Sanctified By Grace: A Theology Of The Christian Life (London/New Delhi/New York/Sydney: Bloomsbury/T&T Clark, 2014) ISBN 978-0-567-63217-3 (hardcover) – ISBN 978-0-567-38343-3 (paperback) 264 pp. Price $39.95 (paperback)
To begin with I would like to say thank you to Nicholas Stewart (of Bloomsbury/T&T Clark) for sending me this review copy, and also to Kyle Strobel for thinking to include me in the blog tour of this book; thank you both!
Sanctified By Grace is an edited volume by Kent Eilers and Kyle Strobel. Eilers is an Associate Professor of Theology at Huntington University in Huntington, Indiana; he has a PhD in Systematic Theology from the University of Aberdeen. Strobel is Assistant Professor at the Institute of Spiritual Formation at Biola University in La Mirada, CA; he has a PhD in Theology, also from the University of Aberdeen.
I am participating in a blog tour (sponsored by Bloomsbury/T&T Clark) of this book, Sanctified By Grace, as I alluded to earlier. My post will be one of many blog posts of this book over the next couple of weeks (here is the link to the blog tour page at the T&T Clark Blog: click here). As such this will not be a formal review, per se, but a blog post that will seek to underscore the value of this book (and it is valuable!) by highlighting, at least in my approach, one of the chapters offered in this volume. That said, I will give you all a synopsis and index of the various authors and chapter titles offered in the book.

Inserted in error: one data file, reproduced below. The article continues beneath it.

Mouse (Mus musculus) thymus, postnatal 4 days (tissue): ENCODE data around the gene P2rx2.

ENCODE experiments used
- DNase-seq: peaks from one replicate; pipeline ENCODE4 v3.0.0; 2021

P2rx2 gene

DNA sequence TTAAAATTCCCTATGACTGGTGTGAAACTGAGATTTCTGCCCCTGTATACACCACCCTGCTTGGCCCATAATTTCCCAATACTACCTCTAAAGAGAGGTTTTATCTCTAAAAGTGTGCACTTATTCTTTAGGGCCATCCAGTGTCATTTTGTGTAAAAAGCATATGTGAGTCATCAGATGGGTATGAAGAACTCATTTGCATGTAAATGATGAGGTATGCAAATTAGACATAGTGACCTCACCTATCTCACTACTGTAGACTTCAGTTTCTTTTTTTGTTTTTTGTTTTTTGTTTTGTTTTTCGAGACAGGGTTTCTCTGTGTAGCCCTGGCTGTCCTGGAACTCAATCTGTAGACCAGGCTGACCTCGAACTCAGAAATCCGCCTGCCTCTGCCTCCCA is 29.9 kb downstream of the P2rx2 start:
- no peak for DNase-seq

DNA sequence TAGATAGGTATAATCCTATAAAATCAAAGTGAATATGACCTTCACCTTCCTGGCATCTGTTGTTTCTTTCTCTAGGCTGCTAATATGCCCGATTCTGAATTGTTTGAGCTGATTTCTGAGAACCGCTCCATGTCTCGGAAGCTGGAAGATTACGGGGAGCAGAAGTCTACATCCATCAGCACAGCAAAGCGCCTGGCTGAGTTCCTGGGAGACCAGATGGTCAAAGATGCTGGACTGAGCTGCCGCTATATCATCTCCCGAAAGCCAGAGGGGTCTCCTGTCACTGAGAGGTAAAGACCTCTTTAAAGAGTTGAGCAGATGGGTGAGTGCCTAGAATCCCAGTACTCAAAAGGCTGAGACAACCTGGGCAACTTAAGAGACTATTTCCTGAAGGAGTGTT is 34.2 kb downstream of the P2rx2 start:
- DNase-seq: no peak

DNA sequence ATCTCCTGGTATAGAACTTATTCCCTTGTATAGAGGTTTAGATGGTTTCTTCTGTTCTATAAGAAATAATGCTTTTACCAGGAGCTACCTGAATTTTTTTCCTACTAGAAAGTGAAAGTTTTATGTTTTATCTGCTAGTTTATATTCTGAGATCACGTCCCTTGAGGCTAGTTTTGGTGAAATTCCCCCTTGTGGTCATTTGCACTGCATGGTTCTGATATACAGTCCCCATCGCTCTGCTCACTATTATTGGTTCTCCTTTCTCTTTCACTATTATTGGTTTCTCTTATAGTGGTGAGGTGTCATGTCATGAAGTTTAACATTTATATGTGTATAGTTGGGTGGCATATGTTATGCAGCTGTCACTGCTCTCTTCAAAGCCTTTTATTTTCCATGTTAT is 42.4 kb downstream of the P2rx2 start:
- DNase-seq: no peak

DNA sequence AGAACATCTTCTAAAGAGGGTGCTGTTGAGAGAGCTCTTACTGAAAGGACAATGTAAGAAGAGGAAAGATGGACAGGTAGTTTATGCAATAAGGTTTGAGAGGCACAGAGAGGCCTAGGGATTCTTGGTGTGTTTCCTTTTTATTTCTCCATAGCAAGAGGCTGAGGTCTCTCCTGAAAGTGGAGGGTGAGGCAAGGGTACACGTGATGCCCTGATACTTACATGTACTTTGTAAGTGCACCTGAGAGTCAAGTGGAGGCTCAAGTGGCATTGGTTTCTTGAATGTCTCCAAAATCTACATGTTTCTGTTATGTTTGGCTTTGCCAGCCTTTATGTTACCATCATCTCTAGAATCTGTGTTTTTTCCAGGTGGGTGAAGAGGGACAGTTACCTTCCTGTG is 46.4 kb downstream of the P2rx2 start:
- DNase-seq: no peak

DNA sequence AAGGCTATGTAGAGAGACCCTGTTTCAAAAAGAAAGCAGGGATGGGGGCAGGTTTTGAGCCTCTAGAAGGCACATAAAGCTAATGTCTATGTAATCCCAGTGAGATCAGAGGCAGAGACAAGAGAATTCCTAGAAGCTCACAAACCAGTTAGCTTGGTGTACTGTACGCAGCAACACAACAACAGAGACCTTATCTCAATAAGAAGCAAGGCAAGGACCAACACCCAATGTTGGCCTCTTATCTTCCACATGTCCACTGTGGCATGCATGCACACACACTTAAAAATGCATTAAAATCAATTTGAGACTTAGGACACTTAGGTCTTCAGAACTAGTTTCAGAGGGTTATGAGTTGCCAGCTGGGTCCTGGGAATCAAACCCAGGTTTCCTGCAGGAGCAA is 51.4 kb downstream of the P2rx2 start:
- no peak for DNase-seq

The volume is broken into four parts, with an introduction by Eilers and Strobel as we enter the book.
Part One is entitled, The Gracious One. Here are each of the chapter titles and authors who make up this section: 1) The triune God by Fred Sanders; 2) The electing God by Suzanned McDonald; 3) The creating and providential God by Katherine Sonderegger; 4) The saving God by Ian A. MacFarland; 5) The perfecting God by Christopher R.J. Holmes. Part Two is entitled, The graces of the Christian Life. Here are the titles and authors that make up this section: 6) Reconciliation and Justification by John P. Burgess; 7) Redemption and victory by Christian Mostert; 8) Communion with Christ: Mortification and vivification by John Webster. Part Three is entitled, The means of grace. Here are the chapter titles and authors who comprise this section: 9) Scripture by Donald Wood; 10) Church and sacraments by Tom Greggs. And the final part, Part Four entitled, The practices of grace. Here are the titles and authors who comprise this part: 11) Discipleship by Philip Ziegler; 12) Prayer by Ashley Cocksworth; 13) Theology by Ellen T. Charry (a former prof of mine); 14) Preaching by William Willimon; 15) Forgiveness and Reconciliation. The volume closes with a bibliography and index.